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He believes the purchase of Tegile by Western Digital will bring investment for the all-flash/hybrid flash storage makers next stage of development, as well as put Western Digital on the same terrain as the big six storage makers.
“When Tegile becomes a Western Digital brand it will no longer be a smaller entity and will have access to global markets,” he said.
“It currently isn’t one of the bix six [storage suppliers], but has a definite strategy to go up into the software stack, becoming a vertically integrated company from memory chips to software platforms.”
Western Digital has primarily been a supplier of storage media, such as spinning disk and solid state, but already has its Active Archive object storage. “Tegile will be its performance array product,” said Kshetrapal.
He added that Tegile – which has around 1,750 customers and 3,200 arrays deployed – needs more capital for its next stage of expansion, and that its purchase by Western Digital will provide this.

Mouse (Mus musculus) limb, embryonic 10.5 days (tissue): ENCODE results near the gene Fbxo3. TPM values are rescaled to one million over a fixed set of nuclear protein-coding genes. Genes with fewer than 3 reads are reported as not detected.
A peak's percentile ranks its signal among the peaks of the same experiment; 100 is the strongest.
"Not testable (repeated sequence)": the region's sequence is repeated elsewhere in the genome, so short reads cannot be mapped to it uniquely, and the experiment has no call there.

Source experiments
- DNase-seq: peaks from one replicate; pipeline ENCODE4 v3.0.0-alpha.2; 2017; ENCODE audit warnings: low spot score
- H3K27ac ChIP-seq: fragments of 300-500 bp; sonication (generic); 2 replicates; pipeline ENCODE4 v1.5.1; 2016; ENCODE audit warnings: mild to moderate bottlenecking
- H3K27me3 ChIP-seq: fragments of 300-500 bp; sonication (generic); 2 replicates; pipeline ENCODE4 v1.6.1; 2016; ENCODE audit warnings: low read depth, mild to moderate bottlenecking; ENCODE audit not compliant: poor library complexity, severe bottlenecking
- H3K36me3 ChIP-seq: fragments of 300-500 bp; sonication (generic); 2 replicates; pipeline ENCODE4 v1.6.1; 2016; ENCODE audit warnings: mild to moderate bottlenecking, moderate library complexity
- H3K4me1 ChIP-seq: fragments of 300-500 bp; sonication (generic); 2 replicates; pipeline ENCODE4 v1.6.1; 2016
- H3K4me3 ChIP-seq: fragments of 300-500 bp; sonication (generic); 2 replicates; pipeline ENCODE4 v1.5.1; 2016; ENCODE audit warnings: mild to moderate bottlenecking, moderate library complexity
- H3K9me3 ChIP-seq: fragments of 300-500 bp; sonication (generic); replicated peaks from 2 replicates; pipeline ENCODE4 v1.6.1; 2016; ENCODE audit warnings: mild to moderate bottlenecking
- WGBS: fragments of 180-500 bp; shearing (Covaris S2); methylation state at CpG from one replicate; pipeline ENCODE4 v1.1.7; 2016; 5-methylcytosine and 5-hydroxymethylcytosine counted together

But what of the NVMe-controller bottleneck? While access to storage is potentially orders of magnitude quicker using NVMe, it currently cannot realise that potential in array format because the storage controller is a bottleneck.
Systems mooted centre on the aggregation of CPU resources from clustered or disaggregated controller functionality. “There are many paths in that development process, but we will see products on a six- to nine-month horizon,” said Kshetrapal.
He believes being part of Western Digital would help bring array prices down for Tegile customers. “We will be able to make economies of scale as a result of being part of Western Digital, which will give us advantages over competitors. Arrays will not be as expensive to customers any more,” he added.